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RE: st: Encrypting and decrypting a field


From   "Nick Cox" <n.j.cox@durham.ac.uk>
To   <statalist@hsphsun2.harvard.edu>
Subject   RE: st: Encrypting and decrypting a field
Date   Fri, 1 Apr 2005 11:21:38 +0100

Here is what may be a very naive answer. 

I wouldn't want people to give me data that 
were sensitive if they didn't trust me, or 
the security of the systems I work on. And 
I certainly can't vouch that the latter are 
hacker-proof. 

Why isn't the onus on the data supplier to 
do the encrypting themselves? 

Nick 
n.j.cox@durham.ac.uk 

Joseph Coveney
 
> bobf@pacbell.net wrote:
> 
> I will be receiving data files that include as the primary ID a social
> security number (SSN). Yes, using SSNs as IDs is a worrisome 
> practice, but
> the agency we are dealing with is not going to change this 
> policy, at least
> in the near term.
> 
> I am obligated to protect the privacy of this information, 
> and if the data
> production were a one-time event, I could use some variant of 
> a uniformly
> distributed random number to generate an alternative ID and keep the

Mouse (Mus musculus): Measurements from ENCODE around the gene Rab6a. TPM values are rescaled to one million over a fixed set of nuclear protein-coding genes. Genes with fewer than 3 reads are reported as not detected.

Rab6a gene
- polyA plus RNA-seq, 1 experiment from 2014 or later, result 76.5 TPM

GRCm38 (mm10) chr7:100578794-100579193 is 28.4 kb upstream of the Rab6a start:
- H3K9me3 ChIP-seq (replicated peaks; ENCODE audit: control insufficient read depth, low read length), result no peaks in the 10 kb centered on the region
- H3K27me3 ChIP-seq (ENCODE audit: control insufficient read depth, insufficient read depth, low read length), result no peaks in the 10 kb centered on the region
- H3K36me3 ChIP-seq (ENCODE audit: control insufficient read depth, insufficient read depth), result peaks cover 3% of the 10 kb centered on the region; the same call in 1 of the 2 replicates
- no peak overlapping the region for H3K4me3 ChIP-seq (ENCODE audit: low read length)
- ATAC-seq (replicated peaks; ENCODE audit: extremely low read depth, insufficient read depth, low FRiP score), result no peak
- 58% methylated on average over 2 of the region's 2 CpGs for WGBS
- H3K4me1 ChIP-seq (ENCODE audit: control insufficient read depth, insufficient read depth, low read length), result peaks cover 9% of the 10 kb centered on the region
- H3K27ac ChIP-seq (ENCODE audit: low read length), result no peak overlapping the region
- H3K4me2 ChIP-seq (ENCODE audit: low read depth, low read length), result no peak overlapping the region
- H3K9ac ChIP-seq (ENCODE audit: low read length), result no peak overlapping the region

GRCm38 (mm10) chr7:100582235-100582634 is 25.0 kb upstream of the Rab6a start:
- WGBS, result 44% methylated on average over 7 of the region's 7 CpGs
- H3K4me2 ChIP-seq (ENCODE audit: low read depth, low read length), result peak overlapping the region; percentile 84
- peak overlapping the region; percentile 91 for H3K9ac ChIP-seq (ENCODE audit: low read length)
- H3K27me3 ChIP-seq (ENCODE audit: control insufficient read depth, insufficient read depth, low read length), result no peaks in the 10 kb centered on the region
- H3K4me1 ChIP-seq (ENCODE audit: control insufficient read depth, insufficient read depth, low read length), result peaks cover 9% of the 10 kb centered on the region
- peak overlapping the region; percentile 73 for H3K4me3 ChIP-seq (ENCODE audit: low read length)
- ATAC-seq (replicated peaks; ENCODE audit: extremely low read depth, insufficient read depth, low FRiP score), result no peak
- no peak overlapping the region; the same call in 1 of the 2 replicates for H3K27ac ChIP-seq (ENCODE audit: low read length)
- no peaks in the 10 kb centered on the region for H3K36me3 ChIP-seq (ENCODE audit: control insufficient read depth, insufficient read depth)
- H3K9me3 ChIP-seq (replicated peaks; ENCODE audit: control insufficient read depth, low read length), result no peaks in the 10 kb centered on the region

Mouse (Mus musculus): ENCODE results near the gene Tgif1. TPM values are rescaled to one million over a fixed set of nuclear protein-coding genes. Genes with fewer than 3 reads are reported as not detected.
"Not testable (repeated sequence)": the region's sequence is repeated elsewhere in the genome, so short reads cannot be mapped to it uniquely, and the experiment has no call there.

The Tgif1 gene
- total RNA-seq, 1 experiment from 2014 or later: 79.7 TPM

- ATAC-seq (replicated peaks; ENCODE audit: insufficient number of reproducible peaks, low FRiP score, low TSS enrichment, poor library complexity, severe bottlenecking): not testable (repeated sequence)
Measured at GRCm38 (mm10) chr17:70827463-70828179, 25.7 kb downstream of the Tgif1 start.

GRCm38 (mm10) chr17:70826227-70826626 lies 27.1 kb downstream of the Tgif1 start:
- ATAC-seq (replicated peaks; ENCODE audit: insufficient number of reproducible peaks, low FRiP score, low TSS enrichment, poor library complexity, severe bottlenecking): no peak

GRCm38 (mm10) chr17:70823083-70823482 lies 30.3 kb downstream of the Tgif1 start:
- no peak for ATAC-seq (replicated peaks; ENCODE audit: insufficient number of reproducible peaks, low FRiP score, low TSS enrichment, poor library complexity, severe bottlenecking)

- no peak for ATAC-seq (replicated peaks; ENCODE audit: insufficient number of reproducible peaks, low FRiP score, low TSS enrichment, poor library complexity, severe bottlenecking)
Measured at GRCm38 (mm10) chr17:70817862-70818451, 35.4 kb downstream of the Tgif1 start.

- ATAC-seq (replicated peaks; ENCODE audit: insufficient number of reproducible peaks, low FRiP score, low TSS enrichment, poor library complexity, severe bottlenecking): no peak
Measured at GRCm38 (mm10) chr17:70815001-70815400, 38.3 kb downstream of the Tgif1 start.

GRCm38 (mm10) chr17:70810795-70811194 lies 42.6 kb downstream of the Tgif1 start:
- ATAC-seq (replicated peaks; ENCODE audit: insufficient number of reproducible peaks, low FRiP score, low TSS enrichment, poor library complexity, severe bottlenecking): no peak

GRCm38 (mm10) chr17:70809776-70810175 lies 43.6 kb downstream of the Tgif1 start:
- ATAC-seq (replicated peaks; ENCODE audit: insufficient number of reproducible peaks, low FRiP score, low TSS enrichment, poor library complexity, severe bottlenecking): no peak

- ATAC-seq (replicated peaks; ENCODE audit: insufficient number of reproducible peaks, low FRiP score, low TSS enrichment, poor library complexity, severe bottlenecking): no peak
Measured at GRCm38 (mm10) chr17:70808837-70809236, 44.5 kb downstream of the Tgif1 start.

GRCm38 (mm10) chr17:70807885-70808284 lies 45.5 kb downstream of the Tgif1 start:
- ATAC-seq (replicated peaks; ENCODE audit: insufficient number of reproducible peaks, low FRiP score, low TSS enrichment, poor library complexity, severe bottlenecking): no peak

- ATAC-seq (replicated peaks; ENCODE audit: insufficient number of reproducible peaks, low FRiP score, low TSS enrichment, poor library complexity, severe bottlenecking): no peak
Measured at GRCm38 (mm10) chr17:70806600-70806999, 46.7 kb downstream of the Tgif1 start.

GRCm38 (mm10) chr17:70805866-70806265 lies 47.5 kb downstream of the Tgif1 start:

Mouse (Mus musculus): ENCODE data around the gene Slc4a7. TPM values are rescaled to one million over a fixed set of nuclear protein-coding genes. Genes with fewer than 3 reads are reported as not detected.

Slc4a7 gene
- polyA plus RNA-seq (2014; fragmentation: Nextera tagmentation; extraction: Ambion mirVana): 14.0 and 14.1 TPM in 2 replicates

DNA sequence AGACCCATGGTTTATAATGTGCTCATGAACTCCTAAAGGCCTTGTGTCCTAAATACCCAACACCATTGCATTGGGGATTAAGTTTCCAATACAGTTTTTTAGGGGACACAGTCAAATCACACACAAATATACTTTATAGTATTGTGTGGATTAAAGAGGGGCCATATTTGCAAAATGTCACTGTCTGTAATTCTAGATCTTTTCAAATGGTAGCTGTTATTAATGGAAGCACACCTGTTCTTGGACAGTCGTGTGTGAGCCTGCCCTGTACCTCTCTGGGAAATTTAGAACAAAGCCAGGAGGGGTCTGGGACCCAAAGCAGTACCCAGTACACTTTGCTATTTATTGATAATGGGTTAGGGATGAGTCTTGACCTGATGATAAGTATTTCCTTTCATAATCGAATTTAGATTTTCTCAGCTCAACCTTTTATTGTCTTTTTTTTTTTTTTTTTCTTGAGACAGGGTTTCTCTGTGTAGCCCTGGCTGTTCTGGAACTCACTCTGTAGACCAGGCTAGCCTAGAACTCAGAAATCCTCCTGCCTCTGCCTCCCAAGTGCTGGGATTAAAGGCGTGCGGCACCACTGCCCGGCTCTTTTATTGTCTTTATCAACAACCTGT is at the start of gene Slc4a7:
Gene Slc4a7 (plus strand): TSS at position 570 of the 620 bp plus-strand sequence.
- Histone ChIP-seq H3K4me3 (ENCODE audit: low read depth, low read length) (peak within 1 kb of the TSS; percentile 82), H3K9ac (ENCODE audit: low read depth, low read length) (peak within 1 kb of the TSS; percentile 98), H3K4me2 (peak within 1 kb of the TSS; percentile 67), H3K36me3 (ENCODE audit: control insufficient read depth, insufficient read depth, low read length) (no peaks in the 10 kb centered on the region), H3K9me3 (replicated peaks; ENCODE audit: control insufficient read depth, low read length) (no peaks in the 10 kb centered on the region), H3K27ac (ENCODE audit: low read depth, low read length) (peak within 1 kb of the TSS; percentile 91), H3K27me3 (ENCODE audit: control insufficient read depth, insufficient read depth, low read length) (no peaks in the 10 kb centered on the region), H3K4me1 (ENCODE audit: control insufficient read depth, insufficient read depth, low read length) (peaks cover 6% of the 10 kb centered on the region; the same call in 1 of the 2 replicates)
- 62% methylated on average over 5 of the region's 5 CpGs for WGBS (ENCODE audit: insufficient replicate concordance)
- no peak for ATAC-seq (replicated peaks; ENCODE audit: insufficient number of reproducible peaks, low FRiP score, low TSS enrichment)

> cross-walk between the SSN and the uniform random number locked in a
> separate location. However, there will be ongoing updates 
> that will require
> match merges based on the SSN, along with the addition of new 
> cases to the
> population.
> 
> Has anyone on the list developed code for 
> encrypting/decrypting a field
> that they could send me? I know that there is C++ code in the 
> free Cryptlib
> toolkit but I would prefer not to have to plunge into this unless it's
> really necessary.
> 
> --------------------------------------------------------------
> --------------
> 
> Did you ever receive a response to this?
> 
> I can't answer about encrypting variables, but I would be 
> interested in
> knowing how others in the Stata user community are 
> approaching this, how
> they are adapting the ways in which they use Stata to meet 
> the demands of
> their institutions' data-protection or privacy-protection policies.
> 
> For example, if it is used as a client application with a 
> database residing
> on a server elsewhere on campus, I assume that there wouldn't be any
> unexpected glitch using Stata with the various protocols for 
> tunneling ODBC
> traffic.  And I assume that policy would require users to be 
> trained in
> proper procedure, but are institutions requiring Stata be 
> "qualified" in
> some respect before allowing its use on privacy-protected data?

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